Does a change in a woman’s marital status affect her customary land rights?

Customary law grants single women a piece of land that they can use their whole life; but if a woman decides to get married, this land returns to her family of birth.

On the other hand, a married woman acquires access to land through her husband, and she has the freedom to choose how she will use the land; the majority grow food. Generally, married women only have usufruct rights of the land they use. The marital regime usually does not apply in rural areas, where most couples have common-law or polygamous marriages. Nevertheless, it is necessary to understand a woman’s marital status to understand the degree of access and control she has to land because of these interactions between different sets of laws — be they religious, customary, civil or otherwise.

A widow’s situation varies depending on whether she has children. If she does not, the family she married into might expel her and take away her land. Thus, having children is a necessary condition for her to continue using land. For example in Ndikibil —a village in Ndikinimeki —as in many other regions in Cameroon, when a woman loses her husband it is common for the family to take away her lands. Even if she has had children, the decision often depends on the greed of her late husband’s family members, who can argue that she only had daughters, or that her sons are too young to claim their right to their father’s lands.

The fragility of rights is thus a consequence of applying customary norms, which are justified by citing the need to preserve traditional heritage. Traditional authorities allege the following reasons, among others:
A woman’s situation is not stable, in the future she ought to get married;
A man prevails over a woman as head of the household;
Traditional practices only grant women the right to work the land but not be its owners;
A woman who owns land could easily be deceived and give her lands away to the man she falls in love with.
Thus, according to those who protect tradition, excluding women in matters of land succession is a way of preserving the family heritage.

The relationship between territorial law and customary law for women

In terms of ownership, women living in cities have a different situation from those living in rural areas. Even if the land traditionally belongs to men—who are entitled to inherit and administer it—women who live in the city and have the financial means to do so, can buy land, just like men. This is increasingly common in cities for single as well as for married women with separated property holdings among spouses. However, in rural areas this does not happen, because village societies are patriarchal; and it is men who inherit the land and decide how to use it. This situation persists in spite of the 1996 Constitution that guarantees the right to land ownership regardless of sex. This shows how important customary rights regimes are when it comes to tenure rights in rural areas, even as the common law seems to restrict its influence by advocating non-discrimination and equality for all.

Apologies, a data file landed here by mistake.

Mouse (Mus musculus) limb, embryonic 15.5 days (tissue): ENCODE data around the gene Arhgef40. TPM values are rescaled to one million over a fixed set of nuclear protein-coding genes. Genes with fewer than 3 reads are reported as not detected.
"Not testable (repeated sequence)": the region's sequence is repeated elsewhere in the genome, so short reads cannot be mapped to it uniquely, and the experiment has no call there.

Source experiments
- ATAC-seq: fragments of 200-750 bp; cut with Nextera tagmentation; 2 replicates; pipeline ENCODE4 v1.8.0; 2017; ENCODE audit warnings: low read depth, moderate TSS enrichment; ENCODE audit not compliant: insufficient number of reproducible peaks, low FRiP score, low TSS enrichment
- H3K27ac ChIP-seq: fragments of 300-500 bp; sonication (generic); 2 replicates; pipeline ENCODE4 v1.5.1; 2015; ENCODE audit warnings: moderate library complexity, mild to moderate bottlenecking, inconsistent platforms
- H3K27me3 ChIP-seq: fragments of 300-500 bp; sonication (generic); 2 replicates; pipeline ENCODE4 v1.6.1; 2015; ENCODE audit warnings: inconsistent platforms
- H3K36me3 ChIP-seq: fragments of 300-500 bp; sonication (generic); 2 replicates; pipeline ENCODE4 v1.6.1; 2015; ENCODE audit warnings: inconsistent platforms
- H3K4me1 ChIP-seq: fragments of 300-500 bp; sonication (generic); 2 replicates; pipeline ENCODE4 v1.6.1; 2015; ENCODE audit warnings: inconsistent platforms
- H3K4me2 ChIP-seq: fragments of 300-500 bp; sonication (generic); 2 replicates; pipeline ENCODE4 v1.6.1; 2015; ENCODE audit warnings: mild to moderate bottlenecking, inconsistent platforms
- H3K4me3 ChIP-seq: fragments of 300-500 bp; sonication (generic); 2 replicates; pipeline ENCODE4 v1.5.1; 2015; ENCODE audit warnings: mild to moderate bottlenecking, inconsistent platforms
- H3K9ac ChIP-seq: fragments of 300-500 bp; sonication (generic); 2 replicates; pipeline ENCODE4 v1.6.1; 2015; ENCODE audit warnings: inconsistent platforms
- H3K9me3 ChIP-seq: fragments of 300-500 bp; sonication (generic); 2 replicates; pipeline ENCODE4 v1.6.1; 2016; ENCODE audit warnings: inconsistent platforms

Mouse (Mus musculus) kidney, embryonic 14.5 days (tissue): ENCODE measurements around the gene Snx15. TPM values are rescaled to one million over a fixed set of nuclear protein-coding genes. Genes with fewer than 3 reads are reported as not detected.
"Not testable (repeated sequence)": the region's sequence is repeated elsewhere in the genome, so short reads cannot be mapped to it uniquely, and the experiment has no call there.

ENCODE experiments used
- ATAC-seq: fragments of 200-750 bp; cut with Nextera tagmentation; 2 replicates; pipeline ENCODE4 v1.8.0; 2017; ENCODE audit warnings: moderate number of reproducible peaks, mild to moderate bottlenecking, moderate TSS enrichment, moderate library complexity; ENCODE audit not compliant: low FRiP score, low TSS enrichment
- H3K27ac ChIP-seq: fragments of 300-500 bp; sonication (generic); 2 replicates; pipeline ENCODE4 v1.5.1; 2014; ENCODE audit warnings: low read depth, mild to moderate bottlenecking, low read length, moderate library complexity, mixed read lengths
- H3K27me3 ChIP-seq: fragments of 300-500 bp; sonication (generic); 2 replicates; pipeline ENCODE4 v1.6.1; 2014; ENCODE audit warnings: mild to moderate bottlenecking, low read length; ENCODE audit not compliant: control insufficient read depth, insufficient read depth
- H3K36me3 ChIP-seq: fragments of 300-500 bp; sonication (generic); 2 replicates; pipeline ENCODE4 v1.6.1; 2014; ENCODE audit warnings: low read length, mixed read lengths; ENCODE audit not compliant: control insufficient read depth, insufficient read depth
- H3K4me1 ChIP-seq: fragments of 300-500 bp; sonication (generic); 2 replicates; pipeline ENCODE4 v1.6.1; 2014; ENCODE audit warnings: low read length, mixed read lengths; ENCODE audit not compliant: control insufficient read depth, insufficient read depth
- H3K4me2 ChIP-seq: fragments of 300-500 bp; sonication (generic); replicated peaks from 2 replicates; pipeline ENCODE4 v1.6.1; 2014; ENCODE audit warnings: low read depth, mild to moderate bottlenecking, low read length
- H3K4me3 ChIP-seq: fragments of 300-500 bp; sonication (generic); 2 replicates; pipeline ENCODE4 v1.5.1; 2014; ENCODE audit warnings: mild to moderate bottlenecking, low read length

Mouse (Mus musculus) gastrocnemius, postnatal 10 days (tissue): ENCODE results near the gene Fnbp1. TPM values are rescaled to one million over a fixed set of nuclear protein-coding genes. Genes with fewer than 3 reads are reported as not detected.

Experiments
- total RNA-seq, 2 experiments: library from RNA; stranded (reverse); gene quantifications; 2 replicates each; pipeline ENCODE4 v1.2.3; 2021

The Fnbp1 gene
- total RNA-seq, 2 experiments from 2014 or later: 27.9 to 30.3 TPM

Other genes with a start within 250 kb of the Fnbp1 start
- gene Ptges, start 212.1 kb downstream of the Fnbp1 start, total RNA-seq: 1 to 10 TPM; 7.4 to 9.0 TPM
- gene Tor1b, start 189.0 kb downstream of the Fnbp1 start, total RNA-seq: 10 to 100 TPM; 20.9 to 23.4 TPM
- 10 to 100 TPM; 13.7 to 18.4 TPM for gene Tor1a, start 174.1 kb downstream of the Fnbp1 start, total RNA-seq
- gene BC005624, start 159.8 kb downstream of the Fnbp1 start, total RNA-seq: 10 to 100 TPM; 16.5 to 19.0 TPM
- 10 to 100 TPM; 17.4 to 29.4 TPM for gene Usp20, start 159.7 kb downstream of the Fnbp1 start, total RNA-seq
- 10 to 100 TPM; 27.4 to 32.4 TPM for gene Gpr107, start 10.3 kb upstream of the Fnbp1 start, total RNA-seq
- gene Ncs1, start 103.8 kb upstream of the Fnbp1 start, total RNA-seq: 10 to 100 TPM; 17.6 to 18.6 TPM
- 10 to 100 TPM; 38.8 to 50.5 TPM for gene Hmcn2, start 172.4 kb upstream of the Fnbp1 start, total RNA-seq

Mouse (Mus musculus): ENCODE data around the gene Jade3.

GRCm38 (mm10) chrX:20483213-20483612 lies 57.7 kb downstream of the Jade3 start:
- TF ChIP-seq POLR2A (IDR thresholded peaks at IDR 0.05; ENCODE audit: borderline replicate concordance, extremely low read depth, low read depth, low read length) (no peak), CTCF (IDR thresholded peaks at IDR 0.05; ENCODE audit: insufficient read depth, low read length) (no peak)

Rural women’s situation summarizes all study of their patrimonial rights, as they live under permanent tutelage. The customary rights regime in Cameroon today does not recognize women’s rights to own land. Women’s opinions on territorial issues matter very little because, according to proponents of traditional law, a woman’s status is constantly changing [because with marriage she would switch family, and thus move onto land elsewhere]. Furthermore, there is a clear difference between young single women and married women: in some sense a young single woman is held in higher esteem and more likely to be granted usufruct rights to a plot. A married woman is always considered an outsider by the family she married into; believed to never fully separate from her family of birth, and is always ready to abandon the land in the event of divorce or her husband’s death.

Conclusion

In light of the analysis of women’s land tenure in Cameroon, it seems clear that we must find a way to reconcile customary law and common law so that women can enjoy secure access to land, and at the same time, take precautions to prevent their villages from losing their traditional heritage. Certainly we must look beyond political reforms and adopt a real change in both men and women’s behavior vis-a-vis women’s right to land; given that women’s right to land is essential not only for themselves, but also to ensure collective food security.

Michèle ONGBASSOMBEN, michelebatende@yahoo.fr
Centre pour l’Environnement et le Développement (CED), www.cedcameroun.org

(1) Quoted by G. Baladier in “Sociologie de l’Afrique noire”, PUF, 1955.
(2) MINADER / DESA / AGRI-STAT Nº 16, http://www.minader.cm/uploads/DESA/AGRI-STAT%2016.pdf